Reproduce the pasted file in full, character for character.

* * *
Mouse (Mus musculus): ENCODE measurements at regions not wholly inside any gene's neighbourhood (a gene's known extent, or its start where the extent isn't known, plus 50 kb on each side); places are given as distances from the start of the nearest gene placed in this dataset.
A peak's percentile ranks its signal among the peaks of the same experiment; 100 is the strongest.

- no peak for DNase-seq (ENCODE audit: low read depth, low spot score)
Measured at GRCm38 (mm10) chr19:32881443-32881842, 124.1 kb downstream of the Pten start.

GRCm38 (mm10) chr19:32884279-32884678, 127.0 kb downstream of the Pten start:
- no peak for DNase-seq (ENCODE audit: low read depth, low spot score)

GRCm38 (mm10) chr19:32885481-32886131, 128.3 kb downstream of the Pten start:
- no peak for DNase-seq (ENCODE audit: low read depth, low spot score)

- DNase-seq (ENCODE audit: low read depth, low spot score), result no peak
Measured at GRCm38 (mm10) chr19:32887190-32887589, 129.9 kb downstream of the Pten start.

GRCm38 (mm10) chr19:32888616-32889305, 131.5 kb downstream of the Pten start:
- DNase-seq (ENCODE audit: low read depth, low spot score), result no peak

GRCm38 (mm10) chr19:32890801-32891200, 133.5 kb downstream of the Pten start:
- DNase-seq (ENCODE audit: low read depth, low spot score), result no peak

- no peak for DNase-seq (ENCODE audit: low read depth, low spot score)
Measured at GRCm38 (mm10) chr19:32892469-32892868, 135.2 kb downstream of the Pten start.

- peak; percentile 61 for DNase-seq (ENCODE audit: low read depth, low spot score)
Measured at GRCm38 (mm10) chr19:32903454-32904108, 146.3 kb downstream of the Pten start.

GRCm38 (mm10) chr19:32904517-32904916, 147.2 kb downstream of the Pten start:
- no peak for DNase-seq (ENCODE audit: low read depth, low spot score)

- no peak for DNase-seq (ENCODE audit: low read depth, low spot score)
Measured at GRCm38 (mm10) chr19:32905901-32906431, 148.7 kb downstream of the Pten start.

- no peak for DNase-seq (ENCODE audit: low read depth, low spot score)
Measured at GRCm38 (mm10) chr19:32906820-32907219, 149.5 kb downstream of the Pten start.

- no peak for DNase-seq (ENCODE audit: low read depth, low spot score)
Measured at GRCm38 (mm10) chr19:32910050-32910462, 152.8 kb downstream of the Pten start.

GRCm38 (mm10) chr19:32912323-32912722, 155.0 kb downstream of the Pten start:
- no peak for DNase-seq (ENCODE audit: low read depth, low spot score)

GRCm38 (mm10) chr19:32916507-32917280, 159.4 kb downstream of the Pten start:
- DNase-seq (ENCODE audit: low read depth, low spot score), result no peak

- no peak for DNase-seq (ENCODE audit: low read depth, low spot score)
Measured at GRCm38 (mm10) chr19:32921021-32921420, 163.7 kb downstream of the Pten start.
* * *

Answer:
Mouse (Mus musculus): ENCODE measurements at regions not wholly inside any gene's neighbourhood (a gene's known extent, or its start where the extent isn't known, plus 50 kb on each side); places are given as distances from the start of the nearest gene placed in this dataset.
A peak's percentile ranks its signal among the peaks of the same experiment; 100 is the strongest.

- no peak for DNase-seq (ENCODE audit: low read depth, low spot score)
Measured at GRCm38 (mm10) chr19:32881443-32881842, 124.1 kb downstream of the Pten start.

GRCm38 (mm10) chr19:32884279-32884678, 127.0 kb downstream of the Pten start:
- no peak for DNase-seq (ENCODE audit: low read depth, low spot score)

GRCm38 (mm10) chr19:32885481-32886131, 128.3 kb downstream of the Pten start:
- no peak for DNase-seq (ENCODE audit: low read depth, low spot score)

- DNase-seq (ENCODE audit: low read depth, low spot score), result no peak
Measured at GRCm38 (mm10) chr19:32887190-32887589, 129.9 kb downstream of the Pten start.

GRCm38 (mm10) chr19:32888616-32889305, 131.5 kb downstream of the Pten start:
- DNase-seq (ENCODE audit: low read depth, low spot score), result no peak

GRCm38 (mm10) chr19:32890801-32891200, 133.5 kb downstream of the Pten start:
- DNase-seq (ENCODE audit: low read depth, low spot score), result no peak

- no peak for DNase-seq (ENCODE audit: low read depth, low spot score)
Measured at GRCm38 (mm10) chr19:32892469-32892868, 135.2 kb downstream of the Pten start.

- peak; percentile 61 for DNase-seq (ENCODE audit: low read depth, low spot score)
Measured at GRCm38 (mm10) chr19:32903454-32904108, 146.3 kb downstream of the Pten start.

GRCm38 (mm10) chr19:32904517-32904916, 147.2 kb downstream of the Pten start:
- no peak for DNase-seq (ENCODE audit: low read depth, low spot score)

- no peak for DNase-seq (ENCODE audit: low read depth, low spot score)
Measured at GRCm38 (mm10) chr19:32905901-32906431, 148.7 kb downstream of the Pten start.

- no peak for DNase-seq (ENCODE audit: low read depth, low spot score)
Measured at GRCm38 (mm10) chr19:32906820-32907219, 149.5 kb downstream of the Pten start.

- no peak for DNase-seq (ENCODE audit: low read depth, low spot score)
Measured at GRCm38 (mm10) chr19:32910050-32910462, 152.8 kb downstream of the Pten start.

GRCm38 (mm10) chr19:32912323-32912722, 155.0 kb downstream of the Pten start:
- no peak for DNase-seq (ENCODE audit: low read depth, low spot score)

GRCm38 (mm10) chr19:32916507-32917280, 159.4 kb downstream of the Pten start:
- DNase-seq (ENCODE audit: low read depth, low spot score), result no peak

- no peak for DNase-seq (ENCODE audit: low read depth, low spot score)
Measured at GRCm38 (mm10) chr19:32921021-32921420, 163.7 kb downstream of the Pten start.